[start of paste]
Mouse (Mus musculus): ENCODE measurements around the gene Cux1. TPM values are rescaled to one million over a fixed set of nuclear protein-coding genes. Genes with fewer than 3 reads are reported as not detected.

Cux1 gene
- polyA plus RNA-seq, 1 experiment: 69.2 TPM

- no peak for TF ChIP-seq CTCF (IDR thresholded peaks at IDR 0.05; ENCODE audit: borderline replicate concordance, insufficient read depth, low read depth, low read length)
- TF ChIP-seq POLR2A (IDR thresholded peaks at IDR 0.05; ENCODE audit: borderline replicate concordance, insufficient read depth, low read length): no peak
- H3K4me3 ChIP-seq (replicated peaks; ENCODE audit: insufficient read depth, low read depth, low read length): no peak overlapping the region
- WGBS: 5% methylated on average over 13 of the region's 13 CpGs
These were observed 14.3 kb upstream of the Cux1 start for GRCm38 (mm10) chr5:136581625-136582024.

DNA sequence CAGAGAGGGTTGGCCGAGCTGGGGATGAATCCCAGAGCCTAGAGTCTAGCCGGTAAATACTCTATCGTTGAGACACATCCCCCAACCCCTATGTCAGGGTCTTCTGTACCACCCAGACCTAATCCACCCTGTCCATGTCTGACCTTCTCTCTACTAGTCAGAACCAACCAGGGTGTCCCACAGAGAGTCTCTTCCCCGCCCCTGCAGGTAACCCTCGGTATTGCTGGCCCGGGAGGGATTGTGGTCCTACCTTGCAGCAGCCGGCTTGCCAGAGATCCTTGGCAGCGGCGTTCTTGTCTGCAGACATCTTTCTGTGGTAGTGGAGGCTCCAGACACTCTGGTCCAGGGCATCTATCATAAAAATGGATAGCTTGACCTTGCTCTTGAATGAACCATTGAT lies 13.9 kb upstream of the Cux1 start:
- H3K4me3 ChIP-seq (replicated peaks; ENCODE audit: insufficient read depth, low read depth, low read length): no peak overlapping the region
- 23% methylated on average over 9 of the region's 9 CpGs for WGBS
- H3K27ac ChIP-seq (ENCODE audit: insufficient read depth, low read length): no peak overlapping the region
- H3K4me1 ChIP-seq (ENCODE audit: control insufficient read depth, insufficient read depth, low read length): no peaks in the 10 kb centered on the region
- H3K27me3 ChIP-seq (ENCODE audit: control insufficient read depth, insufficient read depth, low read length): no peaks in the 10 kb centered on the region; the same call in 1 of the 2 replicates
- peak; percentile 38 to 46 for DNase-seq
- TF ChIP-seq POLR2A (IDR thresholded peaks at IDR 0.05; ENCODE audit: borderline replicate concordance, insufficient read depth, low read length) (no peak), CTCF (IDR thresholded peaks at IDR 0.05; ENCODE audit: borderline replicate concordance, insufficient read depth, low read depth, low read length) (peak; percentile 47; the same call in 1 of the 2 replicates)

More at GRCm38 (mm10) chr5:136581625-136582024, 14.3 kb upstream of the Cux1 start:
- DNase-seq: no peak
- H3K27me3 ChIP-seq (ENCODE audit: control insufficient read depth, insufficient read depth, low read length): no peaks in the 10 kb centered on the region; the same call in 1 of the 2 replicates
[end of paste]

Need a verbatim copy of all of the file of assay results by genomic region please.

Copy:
Mouse (Mus musculus): ENCODE measurements around the gene Cux1. TPM values are rescaled to one million over a fixed set of nuclear protein-coding genes. Genes with fewer than 3 reads are reported as not detected.

Cux1 gene
- polyA plus RNA-seq, 1 experiment: 69.2 TPM

- no peak for TF ChIP-seq CTCF (IDR thresholded peaks at IDR 0.05; ENCODE audit: borderline replicate concordance, insufficient read depth, low read depth, low read length)
- TF ChIP-seq POLR2A (IDR thresholded peaks at IDR 0.05; ENCODE audit: borderline replicate concordance, insufficient read depth, low read length): no peak
- H3K4me3 ChIP-seq (replicated peaks; ENCODE audit: insufficient read depth, low read depth, low read length): no peak overlapping the region
- WGBS: 5% methylated on average over 13 of the region's 13 CpGs
These were observed 14.3 kb upstream of the Cux1 start for GRCm38 (mm10) chr5:136581625-136582024.

DNA sequence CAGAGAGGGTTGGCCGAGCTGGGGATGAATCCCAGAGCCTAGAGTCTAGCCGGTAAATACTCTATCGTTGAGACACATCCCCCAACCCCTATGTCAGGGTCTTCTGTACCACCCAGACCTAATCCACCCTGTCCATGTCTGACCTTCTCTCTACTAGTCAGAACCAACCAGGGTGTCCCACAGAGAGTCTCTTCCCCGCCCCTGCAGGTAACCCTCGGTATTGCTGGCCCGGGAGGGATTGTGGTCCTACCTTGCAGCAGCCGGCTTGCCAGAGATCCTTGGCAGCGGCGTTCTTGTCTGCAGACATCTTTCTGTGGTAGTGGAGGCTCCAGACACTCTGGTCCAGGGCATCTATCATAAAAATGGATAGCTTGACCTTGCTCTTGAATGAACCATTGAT lies 13.9 kb upstream of the Cux1 start:
- H3K4me3 ChIP-seq (replicated peaks; ENCODE audit: insufficient read depth, low read depth, low read length): no peak overlapping the region
- 23% methylated on average over 9 of the region's 9 CpGs for WGBS
- H3K27ac ChIP-seq (ENCODE audit: insufficient read depth, low read length): no peak overlapping the region
- H3K4me1 ChIP-seq (ENCODE audit: control insufficient read depth, insufficient read depth, low read length): no peaks in the 10 kb centered on the region
- H3K27me3 ChIP-seq (ENCODE audit: control insufficient read depth, insufficient read depth, low read length): no peaks in the 10 kb centered on the region; the same call in 1 of the 2 replicates
- peak; percentile 38 to 46 for DNase-seq
- TF ChIP-seq POLR2A (IDR thresholded peaks at IDR 0.05; ENCODE audit: borderline replicate concordance, insufficient read depth, low read length) (no peak), CTCF (IDR thresholded peaks at IDR 0.05; ENCODE audit: borderline replicate concordance, insufficient read depth, low read depth, low read length) (peak; percentile 47; the same call in 1 of the 2 replicates)

More at GRCm38 (mm10) chr5:136581625-136582024, 14.3 kb upstream of the Cux1 start:
- DNase-seq: no peak
- H3K27me3 ChIP-seq (ENCODE audit: control insufficient read depth, insufficient read depth, low read length): no peaks in the 10 kb centered on the region; the same call in 1 of the 2 replicates